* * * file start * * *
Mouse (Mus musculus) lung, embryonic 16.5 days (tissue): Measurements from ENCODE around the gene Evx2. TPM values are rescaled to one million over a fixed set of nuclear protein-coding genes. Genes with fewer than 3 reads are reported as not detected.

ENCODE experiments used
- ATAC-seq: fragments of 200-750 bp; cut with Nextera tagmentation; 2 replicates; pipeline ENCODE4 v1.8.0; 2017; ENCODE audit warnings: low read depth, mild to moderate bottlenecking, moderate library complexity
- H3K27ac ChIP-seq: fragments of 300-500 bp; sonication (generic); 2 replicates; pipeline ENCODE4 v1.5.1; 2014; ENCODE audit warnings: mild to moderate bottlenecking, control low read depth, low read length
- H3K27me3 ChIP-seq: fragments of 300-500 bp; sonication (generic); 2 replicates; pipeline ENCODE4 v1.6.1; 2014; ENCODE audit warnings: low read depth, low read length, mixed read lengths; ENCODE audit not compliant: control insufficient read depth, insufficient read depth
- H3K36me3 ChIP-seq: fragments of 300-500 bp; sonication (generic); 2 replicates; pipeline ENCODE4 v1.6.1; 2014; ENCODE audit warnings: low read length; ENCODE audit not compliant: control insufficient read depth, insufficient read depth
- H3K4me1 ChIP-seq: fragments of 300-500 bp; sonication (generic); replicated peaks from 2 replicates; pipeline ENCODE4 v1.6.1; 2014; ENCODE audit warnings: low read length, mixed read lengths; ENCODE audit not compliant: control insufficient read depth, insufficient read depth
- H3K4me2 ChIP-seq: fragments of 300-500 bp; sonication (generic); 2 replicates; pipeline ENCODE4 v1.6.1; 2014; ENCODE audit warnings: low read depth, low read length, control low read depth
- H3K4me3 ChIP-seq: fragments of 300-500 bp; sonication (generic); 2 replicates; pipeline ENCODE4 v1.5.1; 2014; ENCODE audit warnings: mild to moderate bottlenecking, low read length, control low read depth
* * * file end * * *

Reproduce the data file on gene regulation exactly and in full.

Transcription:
Mouse (Mus musculus) lung, embryonic 16.5 days (tissue): Measurements from ENCODE around the gene Evx2. TPM values are rescaled to one million over a fixed set of nuclear protein-coding genes. Genes with fewer than 3 reads are reported as not detected.

ENCODE experiments used
- ATAC-seq: fragments of 200-750 bp; cut with Nextera tagmentation; 2 replicates; pipeline ENCODE4 v1.8.0; 2017; ENCODE audit warnings: low read depth, mild to moderate bottlenecking, moderate library complexity
- H3K27ac ChIP-seq: fragments of 300-500 bp; sonication (generic); 2 replicates; pipeline ENCODE4 v1.5.1; 2014; ENCODE audit warnings: mild to moderate bottlenecking, control low read depth, low read length
- H3K27me3 ChIP-seq: fragments of 300-500 bp; sonication (generic); 2 replicates; pipeline ENCODE4 v1.6.1; 2014; ENCODE audit warnings: low read depth, low read length, mixed read lengths; ENCODE audit not compliant: control insufficient read depth, insufficient read depth
- H3K36me3 ChIP-seq: fragments of 300-500 bp; sonication (generic); 2 replicates; pipeline ENCODE4 v1.6.1; 2014; ENCODE audit warnings: low read length; ENCODE audit not compliant: control insufficient read depth, insufficient read depth
- H3K4me1 ChIP-seq: fragments of 300-500 bp; sonication (generic); replicated peaks from 2 replicates; pipeline ENCODE4 v1.6.1; 2014; ENCODE audit warnings: low read length, mixed read lengths; ENCODE audit not compliant: control insufficient read depth, insufficient read depth
- H3K4me2 ChIP-seq: fragments of 300-500 bp; sonication (generic); 2 replicates; pipeline ENCODE4 v1.6.1; 2014; ENCODE audit warnings: low read depth, low read length, control low read depth
- H3K4me3 ChIP-seq: fragments of 300-500 bp; sonication (generic); 2 replicates; pipeline ENCODE4 v1.5.1; 2014; ENCODE audit warnings: mild to moderate bottlenecking, low read length, control low read depth